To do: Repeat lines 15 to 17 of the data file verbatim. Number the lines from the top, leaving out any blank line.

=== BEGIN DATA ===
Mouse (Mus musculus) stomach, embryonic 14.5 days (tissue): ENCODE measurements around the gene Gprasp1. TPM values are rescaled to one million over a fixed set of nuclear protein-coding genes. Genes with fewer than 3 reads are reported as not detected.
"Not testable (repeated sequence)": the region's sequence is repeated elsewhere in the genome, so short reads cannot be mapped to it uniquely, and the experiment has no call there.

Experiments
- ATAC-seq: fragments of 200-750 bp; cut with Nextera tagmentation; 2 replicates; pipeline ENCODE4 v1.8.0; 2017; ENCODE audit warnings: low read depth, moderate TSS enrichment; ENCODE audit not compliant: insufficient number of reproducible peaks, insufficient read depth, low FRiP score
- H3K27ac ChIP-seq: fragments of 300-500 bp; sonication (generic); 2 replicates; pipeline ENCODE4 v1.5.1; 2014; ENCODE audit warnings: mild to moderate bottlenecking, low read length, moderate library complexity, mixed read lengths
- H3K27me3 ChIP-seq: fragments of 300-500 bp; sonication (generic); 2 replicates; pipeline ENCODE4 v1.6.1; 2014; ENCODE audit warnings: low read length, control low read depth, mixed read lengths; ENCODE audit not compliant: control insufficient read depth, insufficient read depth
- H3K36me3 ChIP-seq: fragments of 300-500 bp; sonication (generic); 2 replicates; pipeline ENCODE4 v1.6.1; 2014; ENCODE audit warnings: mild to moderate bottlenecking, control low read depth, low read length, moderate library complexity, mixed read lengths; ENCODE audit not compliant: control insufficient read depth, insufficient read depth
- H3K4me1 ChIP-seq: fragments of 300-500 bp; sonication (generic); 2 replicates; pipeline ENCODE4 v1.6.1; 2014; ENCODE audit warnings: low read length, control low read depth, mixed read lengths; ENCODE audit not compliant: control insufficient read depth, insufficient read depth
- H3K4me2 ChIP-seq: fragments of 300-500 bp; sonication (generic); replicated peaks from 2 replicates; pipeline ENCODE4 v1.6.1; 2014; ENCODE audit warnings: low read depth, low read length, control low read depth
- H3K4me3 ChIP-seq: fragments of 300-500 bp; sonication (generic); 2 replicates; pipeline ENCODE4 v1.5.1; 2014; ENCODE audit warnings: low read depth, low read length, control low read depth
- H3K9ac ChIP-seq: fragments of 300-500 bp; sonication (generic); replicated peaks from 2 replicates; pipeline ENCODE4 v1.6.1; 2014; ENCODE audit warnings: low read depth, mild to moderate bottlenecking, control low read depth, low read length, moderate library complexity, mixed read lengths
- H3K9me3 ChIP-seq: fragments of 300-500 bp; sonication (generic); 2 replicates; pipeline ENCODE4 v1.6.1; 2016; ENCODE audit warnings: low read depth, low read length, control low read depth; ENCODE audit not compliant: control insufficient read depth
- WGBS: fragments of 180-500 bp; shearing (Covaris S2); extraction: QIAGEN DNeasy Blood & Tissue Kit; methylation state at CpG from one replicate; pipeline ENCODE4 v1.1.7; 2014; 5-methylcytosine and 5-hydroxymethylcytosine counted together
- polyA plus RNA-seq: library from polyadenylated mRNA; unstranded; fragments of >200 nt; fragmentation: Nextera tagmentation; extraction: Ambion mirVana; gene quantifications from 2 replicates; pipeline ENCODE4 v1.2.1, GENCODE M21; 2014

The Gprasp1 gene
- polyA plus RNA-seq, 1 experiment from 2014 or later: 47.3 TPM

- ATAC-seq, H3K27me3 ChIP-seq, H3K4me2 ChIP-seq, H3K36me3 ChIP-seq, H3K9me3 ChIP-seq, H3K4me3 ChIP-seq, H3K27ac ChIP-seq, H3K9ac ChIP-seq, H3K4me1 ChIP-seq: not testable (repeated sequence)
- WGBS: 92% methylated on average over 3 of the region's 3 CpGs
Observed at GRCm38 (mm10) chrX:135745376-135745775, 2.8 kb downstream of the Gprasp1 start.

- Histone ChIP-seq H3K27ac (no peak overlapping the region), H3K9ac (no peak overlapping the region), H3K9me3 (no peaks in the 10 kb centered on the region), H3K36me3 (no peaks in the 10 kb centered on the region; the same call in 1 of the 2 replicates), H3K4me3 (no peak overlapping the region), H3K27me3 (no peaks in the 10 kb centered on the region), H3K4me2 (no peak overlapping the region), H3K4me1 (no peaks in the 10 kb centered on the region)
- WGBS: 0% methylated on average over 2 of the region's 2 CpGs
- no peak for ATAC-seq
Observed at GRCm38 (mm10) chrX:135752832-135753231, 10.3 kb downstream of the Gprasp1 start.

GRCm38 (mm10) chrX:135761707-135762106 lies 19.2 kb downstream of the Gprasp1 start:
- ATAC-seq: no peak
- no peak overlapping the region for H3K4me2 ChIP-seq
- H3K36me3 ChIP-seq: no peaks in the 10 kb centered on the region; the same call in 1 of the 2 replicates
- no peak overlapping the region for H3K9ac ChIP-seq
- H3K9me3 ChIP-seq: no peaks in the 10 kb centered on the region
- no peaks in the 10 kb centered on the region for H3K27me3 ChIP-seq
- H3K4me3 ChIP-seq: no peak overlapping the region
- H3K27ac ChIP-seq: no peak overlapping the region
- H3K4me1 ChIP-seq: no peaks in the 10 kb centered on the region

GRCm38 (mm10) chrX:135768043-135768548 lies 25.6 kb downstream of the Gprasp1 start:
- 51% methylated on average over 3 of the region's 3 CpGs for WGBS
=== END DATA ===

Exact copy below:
The Gprasp1 gene
- polyA plus RNA-seq, 1 experiment from 2014 or later: 47.3 TPM

- ATAC-seq, H3K27me3 ChIP-seq, H3K4me2 ChIP-seq, H3K36me3 ChIP-seq, H3K9me3 ChIP-seq, H3K4me3 ChIP-seq, H3K27ac ChIP-seq, H3K9ac ChIP-seq, H3K4me1 ChIP-seq: not testable (repeated sequence)